Trinity Mirror’s new head of ‘invention’ on why marketers are best-placed for creative sales roles

Zoe Harris is the first marketer to have been appointed head of the ‘invention’ team at Trinity Mirror. She tells Marketing Week why her marketing expertise makes her best-suited for the role.

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Zoe Harris was originally in charge of all things insight and communications-related as group marketing director at Trinity Mirror. In February, she also had a short stint as publishing director of the doomed New Day newspaper, with the female-targeted publication folding after 10 weeks.

However, since the beginning of August she has been put in charge of an extra division – the ‘invention’ team, which essentially looks “to bring creative solutions to sales”.

This role was traditionally held by Mark Field for two years, who held a sales background. But rather than replace Field like-for-like, Trinity Mirror instead opted to put a marketer at the heart of its creative ad solutions team. The business also decided to merge its marketing and insight team with its ‘invention’ division, placing  consumer marketing and creative solutions in one bigger team.

Speaking to Marketing Week, Harris explains why the publisher is putting faith in her marketing expertise, how the business will benefit from a renewed ‘invention’ division and what learnings the company has taken from its failed New Day launch.

What does your new role entail?

In my old role, I headed up marketing, insight and communications across our regional and national titles. In the new role, I’m looking to add more marketing rigour to the creative solutions that we develop for our advertiser brands. For me, it’s really about understanding and putting our audiences who are massively engaged with our titles at the heart of our strategic thinking.

What skills could a marketer bring to this role that a sales person might not?

Marketers have a much greater understanding around brands’ strategic and creative needs. When it comes to the development of ideas, it’s insight-led. There is a shared understanding of the challenges that marketing directors face on the client-side, whether it’s digital, social or programmatic. We’re in the same boat. Marketers bring a deeper understanding of the challenges brands are facing to the table.

Why did the business believe it needed a head of invention?

The business wanted to bring together the creative part of the business as part of a bigger [consumer marketing] team to break down some of the siloes that exist. The insight we collect will be second to none, because there will be a much bigger team at the heart of the creative solution development. You pick things up organically when you’re sat next to someone who spends their whole life analysing readers and looking at what’s important to them. So we are putting insight at the heart of the creative solutions department.

I’m also really passionate about understanding populist and mass-market Britain, and to make sure that we don’t fall into a Soho or Shoreditch bubble and that we only have London at the heart of everything we do. Through our regional titles, we’re able to have a finger on the pulse of the mood of the nation and what’s important to our readers. When you look at Brexit, we were less surprised by the UK’s decision to leave the EU than other media owners.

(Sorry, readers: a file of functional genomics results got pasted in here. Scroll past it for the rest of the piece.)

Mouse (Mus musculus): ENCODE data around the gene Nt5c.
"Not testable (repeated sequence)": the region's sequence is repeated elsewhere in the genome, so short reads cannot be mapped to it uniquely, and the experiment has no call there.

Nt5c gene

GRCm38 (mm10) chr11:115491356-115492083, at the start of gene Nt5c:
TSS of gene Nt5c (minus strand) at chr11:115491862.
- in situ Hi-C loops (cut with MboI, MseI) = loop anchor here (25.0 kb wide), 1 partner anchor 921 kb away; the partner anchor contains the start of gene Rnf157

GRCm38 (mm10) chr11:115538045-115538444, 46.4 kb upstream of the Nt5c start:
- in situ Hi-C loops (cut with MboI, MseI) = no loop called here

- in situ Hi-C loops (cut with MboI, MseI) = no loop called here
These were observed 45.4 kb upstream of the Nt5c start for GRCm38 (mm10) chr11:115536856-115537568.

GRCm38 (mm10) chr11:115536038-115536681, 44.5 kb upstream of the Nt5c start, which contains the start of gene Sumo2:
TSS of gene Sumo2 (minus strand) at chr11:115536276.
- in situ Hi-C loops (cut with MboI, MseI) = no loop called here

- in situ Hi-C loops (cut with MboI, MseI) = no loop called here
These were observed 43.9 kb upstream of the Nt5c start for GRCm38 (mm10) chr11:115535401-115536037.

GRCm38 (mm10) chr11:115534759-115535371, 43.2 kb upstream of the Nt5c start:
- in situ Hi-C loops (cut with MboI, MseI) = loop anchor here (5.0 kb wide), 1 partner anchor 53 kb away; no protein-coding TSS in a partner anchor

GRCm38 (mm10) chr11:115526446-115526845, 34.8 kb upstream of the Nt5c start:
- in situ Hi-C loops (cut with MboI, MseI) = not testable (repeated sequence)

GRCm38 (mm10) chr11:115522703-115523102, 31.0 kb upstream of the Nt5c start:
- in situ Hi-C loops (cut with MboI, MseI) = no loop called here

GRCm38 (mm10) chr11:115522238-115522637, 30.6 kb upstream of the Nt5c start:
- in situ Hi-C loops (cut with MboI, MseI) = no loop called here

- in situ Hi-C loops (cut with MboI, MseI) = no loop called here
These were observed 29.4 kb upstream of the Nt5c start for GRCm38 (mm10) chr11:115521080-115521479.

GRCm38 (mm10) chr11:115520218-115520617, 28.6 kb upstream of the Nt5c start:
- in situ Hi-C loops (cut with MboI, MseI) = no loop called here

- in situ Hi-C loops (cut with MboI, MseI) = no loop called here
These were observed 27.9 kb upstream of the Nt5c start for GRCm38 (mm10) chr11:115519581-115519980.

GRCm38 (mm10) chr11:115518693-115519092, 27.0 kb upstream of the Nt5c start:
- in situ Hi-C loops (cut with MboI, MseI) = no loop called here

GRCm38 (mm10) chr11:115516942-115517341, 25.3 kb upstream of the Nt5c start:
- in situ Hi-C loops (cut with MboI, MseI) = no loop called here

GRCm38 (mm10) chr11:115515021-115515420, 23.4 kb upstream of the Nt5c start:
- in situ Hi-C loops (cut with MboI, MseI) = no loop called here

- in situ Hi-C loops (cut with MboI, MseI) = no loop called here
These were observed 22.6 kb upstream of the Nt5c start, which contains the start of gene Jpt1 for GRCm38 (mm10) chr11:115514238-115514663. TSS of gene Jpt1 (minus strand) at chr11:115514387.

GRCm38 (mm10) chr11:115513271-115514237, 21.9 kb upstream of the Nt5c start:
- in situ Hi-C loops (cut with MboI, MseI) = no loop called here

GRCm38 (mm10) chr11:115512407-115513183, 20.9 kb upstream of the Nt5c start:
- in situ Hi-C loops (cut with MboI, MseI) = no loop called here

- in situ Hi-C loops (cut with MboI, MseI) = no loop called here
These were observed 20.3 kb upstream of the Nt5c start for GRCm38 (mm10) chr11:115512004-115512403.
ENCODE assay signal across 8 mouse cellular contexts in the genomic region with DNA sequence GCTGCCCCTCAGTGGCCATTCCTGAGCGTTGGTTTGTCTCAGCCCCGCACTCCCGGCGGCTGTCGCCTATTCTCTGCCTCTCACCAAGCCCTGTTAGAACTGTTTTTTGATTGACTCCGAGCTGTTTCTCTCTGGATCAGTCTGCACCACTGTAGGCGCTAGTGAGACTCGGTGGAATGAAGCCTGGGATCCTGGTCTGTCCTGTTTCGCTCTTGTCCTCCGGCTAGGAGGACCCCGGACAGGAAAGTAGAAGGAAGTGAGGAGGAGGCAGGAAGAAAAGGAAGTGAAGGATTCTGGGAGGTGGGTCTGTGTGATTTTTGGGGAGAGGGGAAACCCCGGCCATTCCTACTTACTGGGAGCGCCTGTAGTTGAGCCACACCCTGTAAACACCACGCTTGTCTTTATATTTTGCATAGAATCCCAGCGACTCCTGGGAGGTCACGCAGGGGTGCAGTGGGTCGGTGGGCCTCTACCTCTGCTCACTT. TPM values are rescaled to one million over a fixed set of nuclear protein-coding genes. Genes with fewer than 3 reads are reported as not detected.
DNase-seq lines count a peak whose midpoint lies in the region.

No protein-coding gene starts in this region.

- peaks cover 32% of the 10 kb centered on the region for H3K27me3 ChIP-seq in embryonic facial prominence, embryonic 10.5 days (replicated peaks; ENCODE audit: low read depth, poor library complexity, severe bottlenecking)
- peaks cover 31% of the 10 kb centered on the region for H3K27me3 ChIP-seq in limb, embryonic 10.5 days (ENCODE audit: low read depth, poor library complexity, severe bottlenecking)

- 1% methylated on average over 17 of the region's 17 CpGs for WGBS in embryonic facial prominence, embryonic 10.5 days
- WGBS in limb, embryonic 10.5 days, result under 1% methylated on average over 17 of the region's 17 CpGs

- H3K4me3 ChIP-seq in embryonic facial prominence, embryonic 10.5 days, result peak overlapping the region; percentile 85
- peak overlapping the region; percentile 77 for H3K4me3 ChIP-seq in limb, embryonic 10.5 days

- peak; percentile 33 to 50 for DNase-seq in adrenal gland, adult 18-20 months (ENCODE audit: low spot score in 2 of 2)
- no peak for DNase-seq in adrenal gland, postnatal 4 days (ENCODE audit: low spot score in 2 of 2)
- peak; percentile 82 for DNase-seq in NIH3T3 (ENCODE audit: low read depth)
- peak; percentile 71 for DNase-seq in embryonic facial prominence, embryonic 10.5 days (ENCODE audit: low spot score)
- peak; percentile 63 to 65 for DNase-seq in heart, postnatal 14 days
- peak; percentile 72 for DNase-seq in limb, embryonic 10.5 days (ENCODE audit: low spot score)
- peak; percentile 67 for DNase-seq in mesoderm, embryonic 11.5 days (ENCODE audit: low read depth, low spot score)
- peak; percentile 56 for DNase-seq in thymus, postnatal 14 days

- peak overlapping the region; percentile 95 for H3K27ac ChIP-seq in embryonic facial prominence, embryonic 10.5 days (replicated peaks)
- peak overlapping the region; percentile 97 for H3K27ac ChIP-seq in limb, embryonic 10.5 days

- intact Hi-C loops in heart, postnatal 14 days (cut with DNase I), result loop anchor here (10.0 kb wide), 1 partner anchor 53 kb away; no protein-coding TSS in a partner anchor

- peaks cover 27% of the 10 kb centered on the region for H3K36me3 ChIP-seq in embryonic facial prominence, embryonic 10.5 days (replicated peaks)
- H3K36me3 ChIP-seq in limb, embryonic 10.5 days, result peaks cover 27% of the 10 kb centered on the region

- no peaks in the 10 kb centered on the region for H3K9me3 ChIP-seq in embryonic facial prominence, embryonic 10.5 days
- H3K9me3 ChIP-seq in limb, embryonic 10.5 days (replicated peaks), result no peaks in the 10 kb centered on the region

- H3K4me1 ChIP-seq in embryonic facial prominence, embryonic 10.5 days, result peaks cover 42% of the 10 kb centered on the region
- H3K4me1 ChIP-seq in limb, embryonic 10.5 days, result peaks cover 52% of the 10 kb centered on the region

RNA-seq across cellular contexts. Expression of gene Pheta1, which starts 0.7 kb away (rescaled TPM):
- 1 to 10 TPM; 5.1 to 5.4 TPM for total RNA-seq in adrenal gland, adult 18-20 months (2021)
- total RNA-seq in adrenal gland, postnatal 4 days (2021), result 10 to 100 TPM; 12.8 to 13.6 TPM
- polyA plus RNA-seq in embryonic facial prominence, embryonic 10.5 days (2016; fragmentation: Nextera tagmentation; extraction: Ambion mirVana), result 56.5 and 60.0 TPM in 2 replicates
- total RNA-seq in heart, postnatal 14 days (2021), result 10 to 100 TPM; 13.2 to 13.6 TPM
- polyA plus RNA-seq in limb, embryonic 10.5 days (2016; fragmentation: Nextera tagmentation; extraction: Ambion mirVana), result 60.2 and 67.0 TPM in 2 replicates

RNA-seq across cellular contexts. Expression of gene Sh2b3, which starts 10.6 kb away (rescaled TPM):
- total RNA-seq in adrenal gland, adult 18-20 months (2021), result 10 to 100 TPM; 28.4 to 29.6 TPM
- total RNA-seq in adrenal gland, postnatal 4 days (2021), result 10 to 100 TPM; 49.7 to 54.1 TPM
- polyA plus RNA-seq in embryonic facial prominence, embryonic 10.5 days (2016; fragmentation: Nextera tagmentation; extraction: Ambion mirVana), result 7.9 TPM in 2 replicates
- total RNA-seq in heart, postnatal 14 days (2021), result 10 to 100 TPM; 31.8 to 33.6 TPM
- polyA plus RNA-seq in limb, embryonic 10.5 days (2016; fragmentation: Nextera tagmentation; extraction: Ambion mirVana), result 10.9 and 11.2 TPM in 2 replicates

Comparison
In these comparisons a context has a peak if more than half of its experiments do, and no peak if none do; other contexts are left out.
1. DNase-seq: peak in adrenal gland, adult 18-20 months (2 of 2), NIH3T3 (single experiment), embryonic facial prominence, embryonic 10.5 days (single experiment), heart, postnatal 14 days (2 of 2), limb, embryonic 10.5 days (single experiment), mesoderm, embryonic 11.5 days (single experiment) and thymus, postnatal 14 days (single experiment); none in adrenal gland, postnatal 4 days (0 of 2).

We want genuine reactivity, a real-time sense of what’s happening and fast-paced insights, so we can really add value for brands. We are also looking to editorialise brands more. We want to take learnings of social media and help brands put that across more of their communications. Social media isn’t just what you do on Facebook and Twitter, it’s about understanding that people like to see the personalities and individuals behind the brand. They like a more informal type of communication and to be replied to. But often [editorial and marketing] still sits in siloes for brands.

A selection of Trinity Mirror's titles.
A selection of Trinity Mirror’s titles.

You were previously publishing director for New Day, which folded quickly after its launch. What did you take away from this?

There are various learnings that still resonate with us now. Some of the New Day learnings are being integrated in other editorial projects. There’s this sense that British people are actually feeling pretty cheerful about life at the moment [which is what New Day put at the heart of its proposition by taking a cheerful disposition]. We are now looking at understanding that mood and how we can put that across all our products, as well as any new initiatives, whether it’s a new section, app or a series on Facebook. There are lots of different iterations we can create using insights from that project and use it to our commercial advantage.

Print figures are falling and publishers are facing a challenging time. How is the business ensuring it remains innovative?

When you look at the roots of our portfolio cross-platform, we have never reached as many readers as we do now. Of course the challenge is to make successful business models off the back of that. I think there’s a huge amount of potential for us to take what we do brilliantly, which is understanding Britain, and then moving at a faster pace to deliver content in new formats and through platforms that will appeal.

Festival

Zoe Harris will be speaking at the Festival of Marketing, which is running on the 5 and 6 October at Tobacco Dock, London. For more information about the event, including how to book tickets, click here.

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